Trees are very significant in improving the elegance and beauty of your landscape. It can also provide shade in the surrounding environment due to its spreading canopy and crown, where it may give shelter not only for you but for the animals, as well. As much as Trees can add to your assets, maintaining them is an important step to help protect your property.
What Is The Importance Of Tree Trimming?
Regular trimming or pruning of your tree should be one of your most common tree maintenance procedures. Trees need to be pruned first for safety, next for health and finally for aesthetics. Common reasons for pruning includes:
· Removing dead branches to improve form and to reduce risk of injury to people and property from falling dead branches.
· Increasing light and air penetration to the inside of the tree’s crown or to the landscape below.
· Maintaining good tree health and structure while enhancing the aesthetic and economic values of our landscape.
When To Trim Your Tree?
Trees need to be trimmed or pruned once per year during the dormant season, which can vary depending on the species of your tree, Arbor Day Foundation suggests. Anytime between late fall and early spring is best for tree trimming or pruning. However, circumstances such as these may prompt an immediate trimming:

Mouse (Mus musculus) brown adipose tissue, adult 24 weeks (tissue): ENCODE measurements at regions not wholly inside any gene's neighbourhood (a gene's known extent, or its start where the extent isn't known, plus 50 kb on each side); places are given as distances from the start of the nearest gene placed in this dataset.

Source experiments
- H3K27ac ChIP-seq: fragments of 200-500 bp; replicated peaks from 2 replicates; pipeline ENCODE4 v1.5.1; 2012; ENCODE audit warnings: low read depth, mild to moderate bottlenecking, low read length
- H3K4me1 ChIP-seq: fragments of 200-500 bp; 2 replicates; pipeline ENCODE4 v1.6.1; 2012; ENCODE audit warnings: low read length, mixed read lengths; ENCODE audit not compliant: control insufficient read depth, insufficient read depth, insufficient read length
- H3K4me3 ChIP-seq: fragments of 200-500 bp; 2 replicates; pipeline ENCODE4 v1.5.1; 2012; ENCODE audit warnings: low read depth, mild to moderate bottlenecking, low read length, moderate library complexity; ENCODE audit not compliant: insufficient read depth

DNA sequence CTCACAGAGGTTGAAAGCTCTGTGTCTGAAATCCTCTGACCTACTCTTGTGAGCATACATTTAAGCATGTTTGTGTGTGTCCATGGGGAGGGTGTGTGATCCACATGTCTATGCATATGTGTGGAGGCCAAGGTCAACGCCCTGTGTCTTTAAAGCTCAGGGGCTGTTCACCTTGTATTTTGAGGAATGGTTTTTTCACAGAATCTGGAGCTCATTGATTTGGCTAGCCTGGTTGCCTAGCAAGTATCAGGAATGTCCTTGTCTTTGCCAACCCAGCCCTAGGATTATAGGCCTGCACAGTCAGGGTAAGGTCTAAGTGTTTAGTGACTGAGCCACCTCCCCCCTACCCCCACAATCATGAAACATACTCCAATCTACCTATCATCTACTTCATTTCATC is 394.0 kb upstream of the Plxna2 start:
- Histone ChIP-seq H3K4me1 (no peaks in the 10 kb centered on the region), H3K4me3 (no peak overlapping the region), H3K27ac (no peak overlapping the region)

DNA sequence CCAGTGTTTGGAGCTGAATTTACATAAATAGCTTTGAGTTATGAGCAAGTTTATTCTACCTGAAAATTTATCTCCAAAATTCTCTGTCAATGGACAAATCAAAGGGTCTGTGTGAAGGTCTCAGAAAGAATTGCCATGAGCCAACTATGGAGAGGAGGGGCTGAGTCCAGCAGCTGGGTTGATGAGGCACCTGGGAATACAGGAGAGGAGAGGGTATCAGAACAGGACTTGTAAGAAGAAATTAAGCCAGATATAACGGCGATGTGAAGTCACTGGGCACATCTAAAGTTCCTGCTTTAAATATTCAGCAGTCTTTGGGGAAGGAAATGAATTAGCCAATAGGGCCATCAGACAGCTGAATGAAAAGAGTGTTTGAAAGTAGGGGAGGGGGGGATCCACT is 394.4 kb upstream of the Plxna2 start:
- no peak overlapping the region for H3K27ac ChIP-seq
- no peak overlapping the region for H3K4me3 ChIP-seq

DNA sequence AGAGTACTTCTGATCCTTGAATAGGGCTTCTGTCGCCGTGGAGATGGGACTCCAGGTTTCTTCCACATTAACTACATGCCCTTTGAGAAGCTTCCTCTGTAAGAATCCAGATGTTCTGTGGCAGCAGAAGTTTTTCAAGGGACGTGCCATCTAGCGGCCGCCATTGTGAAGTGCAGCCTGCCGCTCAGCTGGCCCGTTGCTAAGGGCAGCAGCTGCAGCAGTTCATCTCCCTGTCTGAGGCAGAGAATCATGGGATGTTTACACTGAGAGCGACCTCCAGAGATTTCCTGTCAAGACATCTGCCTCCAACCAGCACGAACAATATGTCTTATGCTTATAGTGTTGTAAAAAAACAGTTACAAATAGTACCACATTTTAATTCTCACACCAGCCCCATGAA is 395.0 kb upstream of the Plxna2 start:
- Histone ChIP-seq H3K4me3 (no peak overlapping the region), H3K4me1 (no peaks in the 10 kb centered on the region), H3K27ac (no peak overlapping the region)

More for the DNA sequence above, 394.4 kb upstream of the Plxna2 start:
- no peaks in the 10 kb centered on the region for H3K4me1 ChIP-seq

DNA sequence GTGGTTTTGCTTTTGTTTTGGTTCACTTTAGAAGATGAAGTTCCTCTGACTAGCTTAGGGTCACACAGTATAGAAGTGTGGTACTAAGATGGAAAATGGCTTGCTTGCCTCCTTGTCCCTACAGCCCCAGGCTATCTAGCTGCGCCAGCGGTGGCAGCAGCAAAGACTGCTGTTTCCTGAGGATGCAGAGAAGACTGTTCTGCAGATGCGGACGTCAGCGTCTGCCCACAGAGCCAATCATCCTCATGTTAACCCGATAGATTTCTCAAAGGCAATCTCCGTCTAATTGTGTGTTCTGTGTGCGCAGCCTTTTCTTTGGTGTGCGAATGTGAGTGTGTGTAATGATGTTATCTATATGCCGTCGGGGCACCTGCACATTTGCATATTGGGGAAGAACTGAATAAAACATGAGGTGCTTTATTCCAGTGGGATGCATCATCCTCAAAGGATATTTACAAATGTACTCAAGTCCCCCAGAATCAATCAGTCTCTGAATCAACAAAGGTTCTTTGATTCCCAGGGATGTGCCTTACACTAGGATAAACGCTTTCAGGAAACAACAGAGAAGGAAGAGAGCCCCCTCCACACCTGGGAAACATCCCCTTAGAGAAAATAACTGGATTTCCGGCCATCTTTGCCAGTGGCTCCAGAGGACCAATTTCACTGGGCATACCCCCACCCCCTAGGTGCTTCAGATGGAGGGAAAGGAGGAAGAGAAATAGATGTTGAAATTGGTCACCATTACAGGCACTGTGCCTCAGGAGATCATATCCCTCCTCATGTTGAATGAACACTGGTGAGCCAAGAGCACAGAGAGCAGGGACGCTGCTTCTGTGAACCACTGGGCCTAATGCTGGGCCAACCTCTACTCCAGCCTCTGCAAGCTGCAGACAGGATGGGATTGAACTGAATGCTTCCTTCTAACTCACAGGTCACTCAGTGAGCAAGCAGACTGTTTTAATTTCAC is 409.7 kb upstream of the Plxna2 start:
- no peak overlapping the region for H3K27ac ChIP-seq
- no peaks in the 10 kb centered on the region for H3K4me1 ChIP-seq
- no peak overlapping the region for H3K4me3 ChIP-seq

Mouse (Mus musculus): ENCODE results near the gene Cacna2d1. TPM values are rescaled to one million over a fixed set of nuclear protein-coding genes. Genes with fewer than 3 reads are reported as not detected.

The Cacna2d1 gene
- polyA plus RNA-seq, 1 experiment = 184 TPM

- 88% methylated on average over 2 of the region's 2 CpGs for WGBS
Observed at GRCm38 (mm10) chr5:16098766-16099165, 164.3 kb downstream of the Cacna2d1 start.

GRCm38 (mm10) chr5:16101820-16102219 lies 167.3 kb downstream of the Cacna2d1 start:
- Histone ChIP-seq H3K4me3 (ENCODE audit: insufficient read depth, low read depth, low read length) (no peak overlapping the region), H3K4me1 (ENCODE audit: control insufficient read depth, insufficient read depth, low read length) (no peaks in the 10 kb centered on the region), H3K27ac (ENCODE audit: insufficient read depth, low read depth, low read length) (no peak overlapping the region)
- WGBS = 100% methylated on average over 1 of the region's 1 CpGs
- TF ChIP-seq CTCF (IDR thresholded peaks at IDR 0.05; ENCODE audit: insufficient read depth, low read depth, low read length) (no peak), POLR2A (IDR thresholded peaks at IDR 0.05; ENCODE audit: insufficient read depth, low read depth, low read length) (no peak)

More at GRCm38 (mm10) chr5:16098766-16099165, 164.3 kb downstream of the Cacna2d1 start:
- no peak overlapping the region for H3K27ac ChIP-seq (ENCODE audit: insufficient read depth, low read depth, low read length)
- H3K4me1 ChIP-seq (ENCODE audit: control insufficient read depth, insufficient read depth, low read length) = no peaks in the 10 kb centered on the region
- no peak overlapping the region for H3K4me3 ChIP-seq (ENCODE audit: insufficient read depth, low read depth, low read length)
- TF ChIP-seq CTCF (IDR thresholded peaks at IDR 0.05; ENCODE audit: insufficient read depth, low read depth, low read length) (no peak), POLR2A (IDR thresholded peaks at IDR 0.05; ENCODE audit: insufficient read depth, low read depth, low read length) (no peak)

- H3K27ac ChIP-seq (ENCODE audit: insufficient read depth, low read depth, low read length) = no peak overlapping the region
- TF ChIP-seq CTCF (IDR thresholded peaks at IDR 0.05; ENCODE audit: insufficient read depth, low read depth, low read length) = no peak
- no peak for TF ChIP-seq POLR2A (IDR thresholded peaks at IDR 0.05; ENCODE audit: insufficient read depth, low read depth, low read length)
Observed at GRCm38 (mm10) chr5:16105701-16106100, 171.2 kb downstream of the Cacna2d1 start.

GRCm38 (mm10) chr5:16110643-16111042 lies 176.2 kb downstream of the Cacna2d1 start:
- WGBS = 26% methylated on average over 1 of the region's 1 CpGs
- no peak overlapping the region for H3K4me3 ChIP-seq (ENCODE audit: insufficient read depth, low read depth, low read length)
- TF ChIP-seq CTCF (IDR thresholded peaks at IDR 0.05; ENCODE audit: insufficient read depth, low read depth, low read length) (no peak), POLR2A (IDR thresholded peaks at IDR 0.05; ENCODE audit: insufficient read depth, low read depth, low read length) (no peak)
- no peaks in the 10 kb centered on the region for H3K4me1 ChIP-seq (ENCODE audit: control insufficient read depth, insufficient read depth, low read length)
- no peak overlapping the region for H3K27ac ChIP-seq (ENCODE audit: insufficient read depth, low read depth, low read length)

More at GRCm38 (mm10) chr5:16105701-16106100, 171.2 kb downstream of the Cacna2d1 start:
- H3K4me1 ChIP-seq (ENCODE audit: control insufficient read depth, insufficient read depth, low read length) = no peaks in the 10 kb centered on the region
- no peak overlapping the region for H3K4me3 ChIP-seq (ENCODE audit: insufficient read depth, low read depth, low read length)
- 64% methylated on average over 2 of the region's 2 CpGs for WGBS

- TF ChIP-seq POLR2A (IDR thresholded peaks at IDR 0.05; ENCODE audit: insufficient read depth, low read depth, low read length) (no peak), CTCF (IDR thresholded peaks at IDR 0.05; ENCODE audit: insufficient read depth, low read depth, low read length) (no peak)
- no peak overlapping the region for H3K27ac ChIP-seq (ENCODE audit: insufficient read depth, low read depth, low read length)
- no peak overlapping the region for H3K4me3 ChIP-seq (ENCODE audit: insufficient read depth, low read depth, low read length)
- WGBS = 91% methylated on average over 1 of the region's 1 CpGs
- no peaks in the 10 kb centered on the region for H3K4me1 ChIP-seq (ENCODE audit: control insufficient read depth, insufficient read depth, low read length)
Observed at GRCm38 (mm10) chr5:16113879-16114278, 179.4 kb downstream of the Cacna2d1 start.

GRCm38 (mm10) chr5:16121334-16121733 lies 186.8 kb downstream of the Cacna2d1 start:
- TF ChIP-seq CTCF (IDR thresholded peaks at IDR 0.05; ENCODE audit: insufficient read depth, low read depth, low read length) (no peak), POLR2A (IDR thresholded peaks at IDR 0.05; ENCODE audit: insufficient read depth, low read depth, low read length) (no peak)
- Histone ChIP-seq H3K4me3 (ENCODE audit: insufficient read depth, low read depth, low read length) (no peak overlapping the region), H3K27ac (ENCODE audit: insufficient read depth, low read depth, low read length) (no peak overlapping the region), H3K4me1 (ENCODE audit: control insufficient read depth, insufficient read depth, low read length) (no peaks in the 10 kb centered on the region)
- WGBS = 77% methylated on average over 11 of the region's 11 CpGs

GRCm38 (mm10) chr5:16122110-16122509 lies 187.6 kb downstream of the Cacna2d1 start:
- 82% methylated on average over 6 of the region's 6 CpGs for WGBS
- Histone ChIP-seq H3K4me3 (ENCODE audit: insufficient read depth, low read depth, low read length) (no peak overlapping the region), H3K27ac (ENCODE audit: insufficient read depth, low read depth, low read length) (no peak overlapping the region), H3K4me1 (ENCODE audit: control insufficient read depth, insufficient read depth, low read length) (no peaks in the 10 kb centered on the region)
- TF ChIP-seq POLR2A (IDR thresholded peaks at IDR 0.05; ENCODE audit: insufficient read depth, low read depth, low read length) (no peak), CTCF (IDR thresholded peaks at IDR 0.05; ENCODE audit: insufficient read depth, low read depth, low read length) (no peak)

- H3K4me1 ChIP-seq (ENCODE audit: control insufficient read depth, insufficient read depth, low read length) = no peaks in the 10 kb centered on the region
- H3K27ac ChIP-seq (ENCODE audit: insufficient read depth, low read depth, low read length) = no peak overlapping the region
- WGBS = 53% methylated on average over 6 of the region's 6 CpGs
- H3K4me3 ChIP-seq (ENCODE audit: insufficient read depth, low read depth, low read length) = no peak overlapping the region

- The tree’s growth obstructs visibility for pedestrians or vehicles, especially at intersections.
- The tree’s limbs interfere with power lines. Make sure to contact your local utility company to handle the job, as it’s simply too dangerous to even get close to power lines.
- The tree’s growth may threaten your home or property. If you feel a tree needs to be pruned because it may cause damage to your home, or causes safety concerns, it’s important to contact an arborist to help with the trimming.
How to Safely Trim Your Tree?
The safest course of action is to leave tree-trimming to a professional. You should always pick safety as your number one priority since trimming, especially, large trees require a ladder and sometimes close proximity to power lines may pose a potential danger.
However, if you do decide to trim your own trees the USDA provides the following size guide to help you determine if it’s safe or not to cut the branches:
- Branches smaller than 2 inches (or 5 centimeters) in diameter: Proceed.
- Branches between 2 and 4 inches (or 5 and 10 centimeters) in diameter: Think it over.
- Branches larger than 4 inches (or 10 centimeters): Contact an arborist.
Always seek a qualified arborist or professional, to assess the situation, and better leave the pruning process to them.